Riddick [example of ‘Christianity’ in Film]

RiddickRiddick (2013)

Rating: R

Directed by David Twohy
Produced by Vin Diesel and Ted Field
Written by David Twohy, and based on characters written by Jim Wheat & Ken Wheat
Starring: Vin Diesel, Karl Urban, Katee Sackhoff
Genre: Action, Sci-Fi, Thriller

This is an example of what I call ‘Christianity in Film – Type 2′, where Christian symbolism, motif and references are used throughout the film. For example there may be a Bible used by a character, or symbol of the cross present. Possibly even characters named after a Biblical namesake in order to emphasize their role in the story. Also in this category we may see references to prayer, prophecy or angels.

Disclaimer: All examples of ‘Christianity in Film’ are of films NOT marketing themselves as ‘Christian films’.

Spoiler alert: May contain spoilers if you haven’t seen the film yet.

Basic storyline:
Left for dead on a sun-scorched planet, Riddick finds himself up against an alien race of predators. Activating an emergency beacon alerts two ships: one carrying a new breed of mercenary, the other captained by a man from Riddick’s past.

This 3rd installment of the ‘Riddick’ films includes our anti-hero battling and killing a whole lot of strange beasts, and then later doing the same with humans. The premise of this film is that Riddick has lost his edge and needs to go into the wilderness to regain his animal side again. He needs to begin again, or as stated by both Riddick and Santana, it is time that “we zero this out”.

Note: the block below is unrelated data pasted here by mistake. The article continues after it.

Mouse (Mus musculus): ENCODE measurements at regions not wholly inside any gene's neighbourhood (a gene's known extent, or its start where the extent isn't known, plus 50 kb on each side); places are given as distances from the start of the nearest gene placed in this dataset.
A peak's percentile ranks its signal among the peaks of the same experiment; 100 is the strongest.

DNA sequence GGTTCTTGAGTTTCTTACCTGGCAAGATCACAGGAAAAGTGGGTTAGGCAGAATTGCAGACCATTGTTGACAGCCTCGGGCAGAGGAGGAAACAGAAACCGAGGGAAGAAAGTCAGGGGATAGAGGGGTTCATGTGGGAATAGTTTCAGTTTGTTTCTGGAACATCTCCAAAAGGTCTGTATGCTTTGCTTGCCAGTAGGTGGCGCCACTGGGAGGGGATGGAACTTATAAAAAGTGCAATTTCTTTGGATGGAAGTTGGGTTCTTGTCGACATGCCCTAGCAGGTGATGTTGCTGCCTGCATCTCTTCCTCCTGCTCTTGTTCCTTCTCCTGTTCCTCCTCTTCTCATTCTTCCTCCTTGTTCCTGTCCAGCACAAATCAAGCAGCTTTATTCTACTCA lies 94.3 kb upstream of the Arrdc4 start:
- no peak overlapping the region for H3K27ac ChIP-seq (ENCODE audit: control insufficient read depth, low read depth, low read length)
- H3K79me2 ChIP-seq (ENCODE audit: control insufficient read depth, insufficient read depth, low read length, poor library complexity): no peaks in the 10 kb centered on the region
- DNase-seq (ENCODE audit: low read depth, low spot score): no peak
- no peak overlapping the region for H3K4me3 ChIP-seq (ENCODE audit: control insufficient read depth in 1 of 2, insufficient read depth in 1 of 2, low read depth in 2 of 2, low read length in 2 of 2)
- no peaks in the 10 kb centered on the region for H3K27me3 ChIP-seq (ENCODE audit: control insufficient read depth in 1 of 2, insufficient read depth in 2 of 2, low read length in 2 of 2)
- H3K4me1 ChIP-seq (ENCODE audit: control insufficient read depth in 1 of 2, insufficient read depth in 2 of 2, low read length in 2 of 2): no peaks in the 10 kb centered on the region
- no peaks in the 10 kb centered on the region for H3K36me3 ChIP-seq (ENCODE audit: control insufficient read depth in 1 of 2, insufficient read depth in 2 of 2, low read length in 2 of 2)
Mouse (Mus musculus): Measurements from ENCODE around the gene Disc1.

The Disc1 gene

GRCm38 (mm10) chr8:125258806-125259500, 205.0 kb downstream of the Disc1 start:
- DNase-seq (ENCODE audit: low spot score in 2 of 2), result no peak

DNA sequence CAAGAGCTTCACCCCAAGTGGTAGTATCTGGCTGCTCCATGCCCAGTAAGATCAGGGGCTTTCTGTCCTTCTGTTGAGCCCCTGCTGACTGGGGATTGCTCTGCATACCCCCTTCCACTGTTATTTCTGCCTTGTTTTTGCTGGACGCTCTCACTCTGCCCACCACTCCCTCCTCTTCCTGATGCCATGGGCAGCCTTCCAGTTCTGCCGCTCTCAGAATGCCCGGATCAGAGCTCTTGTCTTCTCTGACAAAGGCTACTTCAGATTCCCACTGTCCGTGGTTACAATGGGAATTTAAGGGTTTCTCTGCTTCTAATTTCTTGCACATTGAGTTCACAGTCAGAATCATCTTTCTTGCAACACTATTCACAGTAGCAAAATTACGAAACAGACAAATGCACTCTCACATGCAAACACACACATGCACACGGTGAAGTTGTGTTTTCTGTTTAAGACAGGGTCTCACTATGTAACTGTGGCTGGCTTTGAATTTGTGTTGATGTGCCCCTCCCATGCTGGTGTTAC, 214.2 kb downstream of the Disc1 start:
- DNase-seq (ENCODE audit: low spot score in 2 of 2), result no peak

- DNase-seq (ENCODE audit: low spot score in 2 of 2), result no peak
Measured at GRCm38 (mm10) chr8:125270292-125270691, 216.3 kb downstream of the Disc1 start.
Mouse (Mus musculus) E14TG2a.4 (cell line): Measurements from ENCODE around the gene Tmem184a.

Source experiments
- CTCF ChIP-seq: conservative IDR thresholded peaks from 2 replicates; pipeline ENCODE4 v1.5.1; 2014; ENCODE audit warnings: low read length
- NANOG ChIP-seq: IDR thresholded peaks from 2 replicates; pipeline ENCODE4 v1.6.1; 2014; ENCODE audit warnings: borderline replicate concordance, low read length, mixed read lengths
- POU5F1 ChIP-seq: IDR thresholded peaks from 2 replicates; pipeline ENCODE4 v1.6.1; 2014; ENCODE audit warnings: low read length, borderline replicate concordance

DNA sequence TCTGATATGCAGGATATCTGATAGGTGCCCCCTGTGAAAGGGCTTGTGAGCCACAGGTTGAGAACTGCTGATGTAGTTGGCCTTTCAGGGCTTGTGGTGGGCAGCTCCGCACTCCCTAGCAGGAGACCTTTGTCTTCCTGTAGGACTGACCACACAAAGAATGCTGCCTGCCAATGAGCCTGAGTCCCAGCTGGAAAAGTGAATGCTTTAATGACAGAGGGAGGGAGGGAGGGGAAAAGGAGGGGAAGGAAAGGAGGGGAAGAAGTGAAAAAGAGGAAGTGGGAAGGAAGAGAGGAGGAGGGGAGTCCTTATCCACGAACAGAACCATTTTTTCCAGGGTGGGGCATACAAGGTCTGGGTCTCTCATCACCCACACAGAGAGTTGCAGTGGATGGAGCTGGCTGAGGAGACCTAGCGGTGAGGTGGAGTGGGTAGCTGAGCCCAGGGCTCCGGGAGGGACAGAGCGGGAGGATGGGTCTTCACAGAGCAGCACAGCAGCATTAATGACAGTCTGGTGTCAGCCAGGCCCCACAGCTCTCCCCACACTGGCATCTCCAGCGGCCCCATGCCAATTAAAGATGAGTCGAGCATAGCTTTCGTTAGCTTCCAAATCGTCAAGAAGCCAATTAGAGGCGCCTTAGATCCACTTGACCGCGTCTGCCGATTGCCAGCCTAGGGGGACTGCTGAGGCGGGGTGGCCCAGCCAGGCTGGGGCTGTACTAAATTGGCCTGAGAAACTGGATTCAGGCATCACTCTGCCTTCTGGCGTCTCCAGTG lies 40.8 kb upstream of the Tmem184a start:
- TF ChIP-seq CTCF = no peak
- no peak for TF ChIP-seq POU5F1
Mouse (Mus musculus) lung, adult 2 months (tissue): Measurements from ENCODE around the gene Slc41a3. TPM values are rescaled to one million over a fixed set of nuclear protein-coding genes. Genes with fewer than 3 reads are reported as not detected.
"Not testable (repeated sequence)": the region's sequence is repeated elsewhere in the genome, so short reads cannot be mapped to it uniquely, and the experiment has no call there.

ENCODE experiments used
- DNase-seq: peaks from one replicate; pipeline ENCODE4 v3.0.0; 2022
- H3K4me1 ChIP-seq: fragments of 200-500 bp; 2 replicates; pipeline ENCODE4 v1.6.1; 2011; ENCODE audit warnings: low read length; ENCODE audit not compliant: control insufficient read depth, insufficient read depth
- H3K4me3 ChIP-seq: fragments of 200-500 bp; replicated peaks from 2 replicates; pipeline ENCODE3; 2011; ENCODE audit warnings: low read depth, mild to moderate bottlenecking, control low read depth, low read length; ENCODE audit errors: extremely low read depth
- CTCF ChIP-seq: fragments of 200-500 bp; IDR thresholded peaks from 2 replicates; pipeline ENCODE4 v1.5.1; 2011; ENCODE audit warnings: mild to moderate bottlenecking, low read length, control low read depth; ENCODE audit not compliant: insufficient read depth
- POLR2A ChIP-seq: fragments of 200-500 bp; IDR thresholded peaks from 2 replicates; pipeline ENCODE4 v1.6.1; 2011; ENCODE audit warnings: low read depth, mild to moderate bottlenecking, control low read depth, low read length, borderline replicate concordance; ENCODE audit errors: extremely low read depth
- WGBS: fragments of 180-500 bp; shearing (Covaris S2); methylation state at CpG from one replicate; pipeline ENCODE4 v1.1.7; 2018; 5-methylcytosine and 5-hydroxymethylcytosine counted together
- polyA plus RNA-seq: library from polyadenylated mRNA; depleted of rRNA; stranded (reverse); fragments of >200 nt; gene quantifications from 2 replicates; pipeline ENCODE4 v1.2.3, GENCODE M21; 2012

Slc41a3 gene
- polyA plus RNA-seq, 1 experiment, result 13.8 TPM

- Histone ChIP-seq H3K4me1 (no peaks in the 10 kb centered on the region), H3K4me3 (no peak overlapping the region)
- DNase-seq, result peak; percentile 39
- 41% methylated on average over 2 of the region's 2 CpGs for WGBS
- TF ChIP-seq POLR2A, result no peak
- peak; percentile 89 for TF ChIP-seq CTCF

This R rated film contains a good selection of graphic killings, female nudity and ‘f-bombs’. So quite a surprise to discover several instances of where ‘Christianity’ appears throughout the film. However the references to Christianity are there nevertheless.

Where is ‘Christianity’ in this movie?

1. When the first group of bounty hunters arrive, we see them quickly preparing their combat gear, just before they land on the planet. As one of the crew dresses, we clearly see him strap a Bible to the front of his outfit. It is obviously a Bible – an old looking book with ‘Holy Bible’ written on the cover.

2. A minute or so later we see that the Bible belongs to the young ‘greenhorn’ of the troupe, Luna (Nolan Gerard Funk), who is shown wearing the Bible as he talks to his boss, Santana (Jordi Molla), on the ship.

3. Luna is instructed to set a prisoner free who they have captive on the ship. He does so, but unfortunately for this abused female prisoner, Santana shoots her dead as she runs off. We see Luna react shocked and full of compassion. He places his hands on his Bible for comfort.

4. In the abandoned human outpost there is a first-aid cupboard which is indicated by the giant Red Cross painted across it. Sure, these days we know this is the symbol for first-aid as per the 1864 Geneva Convention, but in the film they could have just as easily used the Red Crescent or Red Crystal symbol – but they chose the cross, which also represents Christianity.

5. After two crew members die, (the first of Riddick’s victims), Luna opens his Bible, as some of the remaining crew stand over the bodies. Santana comes along and instructs him to, “Say something Bible-like over these bodies.”